• Federal State Unitary Enterprise Dukhov Automatics Research Institute (VNIIA);  
  • Foreign Intelligence Service (SVR);
  • Forensic Center of Nizhniy Novgorod Region Main Directorate of the Ministry of Interior Affairs;
  • Irkut Co.;                                                            
  • Irkut Research and Production Corporation Public Joint Stock Company;          
  • Joint Stock Company Scientific Research Institute of Computing Machinery;      
  • JSC Central Research Institute of Machine Building (JSC TsNIIMash);
  • JSC Rocket and Space Centre – Progress;
  • Kamensk-Uralsky Metallurgical Works J.S. Co.;
  • Kazan Helicopter Plant PJSC;                                                    
  • Komsomolsk-na-Amur Aviation Production Organization (KNAAPO);
  • Korporatsiya Vsmpo Avisma OAO;                                                  
  • Ministry of Defence RF;                                                          
  • Molot Oruzhie;
  • NPO High Precision Systems JSC;
  • NPO Splav JSC;
  • Oboronprom OJSC;
  • PJSC Beriev Aircraft Company;
  • PJSC Irkut Corporation;                                                        
  • PJSC Kazan Helicopters;                                                        
  • POLYUS Research Institute of M.F. Stelmakh Joint Stock Company;                
  • Promtech-Dubna, JSC;                                                          
  • Public Joint Stock Company United Aircraft Corporation;                        
  • Radiotechnical and Information Systems (RTI) Concern;
  • Rapart Services LLC;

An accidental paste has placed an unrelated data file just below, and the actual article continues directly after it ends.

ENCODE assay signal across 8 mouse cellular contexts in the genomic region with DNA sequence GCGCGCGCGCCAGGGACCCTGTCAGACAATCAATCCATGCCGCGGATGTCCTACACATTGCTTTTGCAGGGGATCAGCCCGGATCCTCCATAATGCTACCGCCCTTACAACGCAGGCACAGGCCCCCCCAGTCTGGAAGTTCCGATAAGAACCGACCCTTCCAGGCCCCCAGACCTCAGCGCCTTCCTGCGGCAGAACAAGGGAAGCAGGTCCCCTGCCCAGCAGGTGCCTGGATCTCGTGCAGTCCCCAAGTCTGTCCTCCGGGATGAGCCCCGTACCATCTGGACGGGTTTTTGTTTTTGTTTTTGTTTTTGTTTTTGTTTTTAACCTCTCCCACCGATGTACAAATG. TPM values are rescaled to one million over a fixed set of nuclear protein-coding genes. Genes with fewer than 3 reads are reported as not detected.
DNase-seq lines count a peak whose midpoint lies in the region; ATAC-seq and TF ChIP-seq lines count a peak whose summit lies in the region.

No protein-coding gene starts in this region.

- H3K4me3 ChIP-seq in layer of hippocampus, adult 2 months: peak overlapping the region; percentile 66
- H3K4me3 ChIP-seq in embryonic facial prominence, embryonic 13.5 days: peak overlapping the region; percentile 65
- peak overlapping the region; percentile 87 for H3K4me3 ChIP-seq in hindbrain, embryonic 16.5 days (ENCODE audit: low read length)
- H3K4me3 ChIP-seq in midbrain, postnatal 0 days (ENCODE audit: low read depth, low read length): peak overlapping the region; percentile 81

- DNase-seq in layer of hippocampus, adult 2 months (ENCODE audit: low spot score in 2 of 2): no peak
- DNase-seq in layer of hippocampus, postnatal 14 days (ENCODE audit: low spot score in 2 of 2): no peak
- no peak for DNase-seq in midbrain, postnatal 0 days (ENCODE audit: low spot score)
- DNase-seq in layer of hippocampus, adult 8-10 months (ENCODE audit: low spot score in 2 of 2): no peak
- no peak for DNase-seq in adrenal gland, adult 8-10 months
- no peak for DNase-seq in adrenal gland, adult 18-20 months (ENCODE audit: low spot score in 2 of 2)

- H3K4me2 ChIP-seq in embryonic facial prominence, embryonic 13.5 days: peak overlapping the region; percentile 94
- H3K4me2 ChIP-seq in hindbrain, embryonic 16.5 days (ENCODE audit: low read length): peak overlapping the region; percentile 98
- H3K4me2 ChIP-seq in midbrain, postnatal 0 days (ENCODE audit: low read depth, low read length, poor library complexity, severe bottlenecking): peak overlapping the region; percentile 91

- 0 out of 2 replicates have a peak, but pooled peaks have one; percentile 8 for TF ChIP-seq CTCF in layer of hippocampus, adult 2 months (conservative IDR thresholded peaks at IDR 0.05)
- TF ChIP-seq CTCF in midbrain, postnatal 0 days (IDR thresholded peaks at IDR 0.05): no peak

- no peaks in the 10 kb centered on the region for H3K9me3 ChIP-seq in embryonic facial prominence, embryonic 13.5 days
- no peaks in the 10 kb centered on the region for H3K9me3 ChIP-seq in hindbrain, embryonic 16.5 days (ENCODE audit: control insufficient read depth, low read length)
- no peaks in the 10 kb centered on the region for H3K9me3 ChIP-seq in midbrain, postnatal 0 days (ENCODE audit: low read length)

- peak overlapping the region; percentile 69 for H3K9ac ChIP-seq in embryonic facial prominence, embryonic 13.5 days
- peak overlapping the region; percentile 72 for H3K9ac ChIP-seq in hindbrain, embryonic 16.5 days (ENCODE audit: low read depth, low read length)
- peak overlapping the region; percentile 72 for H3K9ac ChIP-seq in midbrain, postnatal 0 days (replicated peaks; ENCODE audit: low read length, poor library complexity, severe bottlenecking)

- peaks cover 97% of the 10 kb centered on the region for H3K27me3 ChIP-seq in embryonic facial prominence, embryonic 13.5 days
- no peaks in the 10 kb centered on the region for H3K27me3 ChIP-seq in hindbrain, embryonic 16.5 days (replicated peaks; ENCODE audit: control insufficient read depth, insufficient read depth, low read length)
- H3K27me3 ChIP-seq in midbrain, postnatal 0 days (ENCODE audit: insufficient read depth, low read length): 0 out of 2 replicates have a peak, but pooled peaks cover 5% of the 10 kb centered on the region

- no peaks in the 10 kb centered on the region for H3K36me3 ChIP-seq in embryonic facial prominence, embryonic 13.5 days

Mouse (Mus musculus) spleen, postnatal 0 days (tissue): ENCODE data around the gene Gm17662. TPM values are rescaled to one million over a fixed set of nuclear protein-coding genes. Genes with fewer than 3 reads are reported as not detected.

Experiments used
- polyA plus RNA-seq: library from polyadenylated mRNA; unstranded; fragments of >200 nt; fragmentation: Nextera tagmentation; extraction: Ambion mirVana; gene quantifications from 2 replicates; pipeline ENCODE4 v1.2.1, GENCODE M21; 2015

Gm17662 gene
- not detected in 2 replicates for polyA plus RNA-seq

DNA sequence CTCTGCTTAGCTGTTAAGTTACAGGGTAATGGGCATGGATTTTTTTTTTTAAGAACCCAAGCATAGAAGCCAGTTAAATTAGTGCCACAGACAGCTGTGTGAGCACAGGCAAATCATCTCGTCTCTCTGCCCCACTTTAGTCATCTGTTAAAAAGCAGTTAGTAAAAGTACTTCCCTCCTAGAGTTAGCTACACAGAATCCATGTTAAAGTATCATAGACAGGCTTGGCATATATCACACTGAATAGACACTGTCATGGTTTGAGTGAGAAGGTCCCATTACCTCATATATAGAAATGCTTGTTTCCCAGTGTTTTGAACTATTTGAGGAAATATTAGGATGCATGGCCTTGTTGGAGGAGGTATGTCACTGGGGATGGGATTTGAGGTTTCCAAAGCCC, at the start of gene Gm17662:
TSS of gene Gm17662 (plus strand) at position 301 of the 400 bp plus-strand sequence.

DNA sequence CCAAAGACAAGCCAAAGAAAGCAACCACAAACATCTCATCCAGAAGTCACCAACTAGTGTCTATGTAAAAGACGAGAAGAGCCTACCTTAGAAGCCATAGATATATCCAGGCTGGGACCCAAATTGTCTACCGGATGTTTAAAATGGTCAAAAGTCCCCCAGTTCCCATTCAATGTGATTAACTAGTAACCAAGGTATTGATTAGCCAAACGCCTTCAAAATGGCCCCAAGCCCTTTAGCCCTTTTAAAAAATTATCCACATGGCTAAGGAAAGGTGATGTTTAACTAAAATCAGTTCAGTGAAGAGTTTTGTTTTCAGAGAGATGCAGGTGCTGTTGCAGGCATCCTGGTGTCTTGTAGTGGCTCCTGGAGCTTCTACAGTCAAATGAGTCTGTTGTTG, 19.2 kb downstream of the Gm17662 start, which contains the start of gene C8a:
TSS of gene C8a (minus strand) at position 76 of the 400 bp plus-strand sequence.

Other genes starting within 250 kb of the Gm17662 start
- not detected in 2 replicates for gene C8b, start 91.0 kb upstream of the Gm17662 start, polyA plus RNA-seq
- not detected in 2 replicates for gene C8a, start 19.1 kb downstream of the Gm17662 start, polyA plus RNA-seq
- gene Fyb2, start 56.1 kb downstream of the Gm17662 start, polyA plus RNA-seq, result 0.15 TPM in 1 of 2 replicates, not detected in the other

• Rosoboronexport OJSC (ROE);
  • Rostec (Russian Technologies State Corporation);
  • Rostekh – Azimuth;                                                            
  • Russian Aircraft Corporation MiG;
  • Russian Helicopters JSC;
  • Sukhoi Aviation JSC;
  • Sukhoi Civil Aircraft;                                                        
  • Tactical Missiles Corporation JSC;
  • Tupolev JSC;
  • UEC-Saturn;
  • United Aircraft Corporation;
  • United Engine Corporation; and
  • United Instrument Manufacturing Corporation.
For more information, visit www.bis.doc.gov.

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A four-count federal grand jury indictment returned in Austin and unsealed today charges three foreign nationals – a Russian citizen and two Bulgarian citizens – with violating the International Emergency Economic Powers Act (IEEPA), Export Control Reform Act (ECRA), and a money laundering statute in a scheme to procure sensitive radiation-hardened circuits from the U.S. and ship those components to Russia through Bulgaria without required licenses.
 
The indictment alleges that 48-year-old Russian national Ilias Sabirov, 70-year-old Bulgarian national Dimitar Dimitrov and 46-year-old Bulgarian national Milan Dimitrov used Bulgarian company Multi Technology Integration Group EEOD (MTIG) to receive controlled items from the U.S. and send them to Russia.  Under U.S. export control law, the goods could not be shipped to Russia without the permission of the U.S. government.
According to the indictment, Sabirov is the head of two Russian companies–Cosmos Complect and OOO Sovtest Comp.–and controls MTIG.  Both Dimitar Dimitrov and Milan Dimitrov worked for Sabirov at Cosmos Complect and MTIG. 
In 2014, the defendants met with the supplier of the radiation-hardened components in Austin and were informed that radiation-hardened circuits could not be shipped to Russia because of U.S. trade restrictions.  Stymied by U.S. law, Sabirov established MTIG in Bulgaria and bought the controlled electronic circuits.  The radiation-hardened properties of these circuits made them resistant to damage or malfunction in the harsh outer-space environment. Export of the parts was controlled by the U.S. government for these very reasons.  The parts were shipped to Bulgaria in 2015 and MTIG soon thereafter shipped them to Sabirov’s companies in Russia.  OOO Sovtest Comp. transferred over $1 million to MTIG for controlled U.S. parts.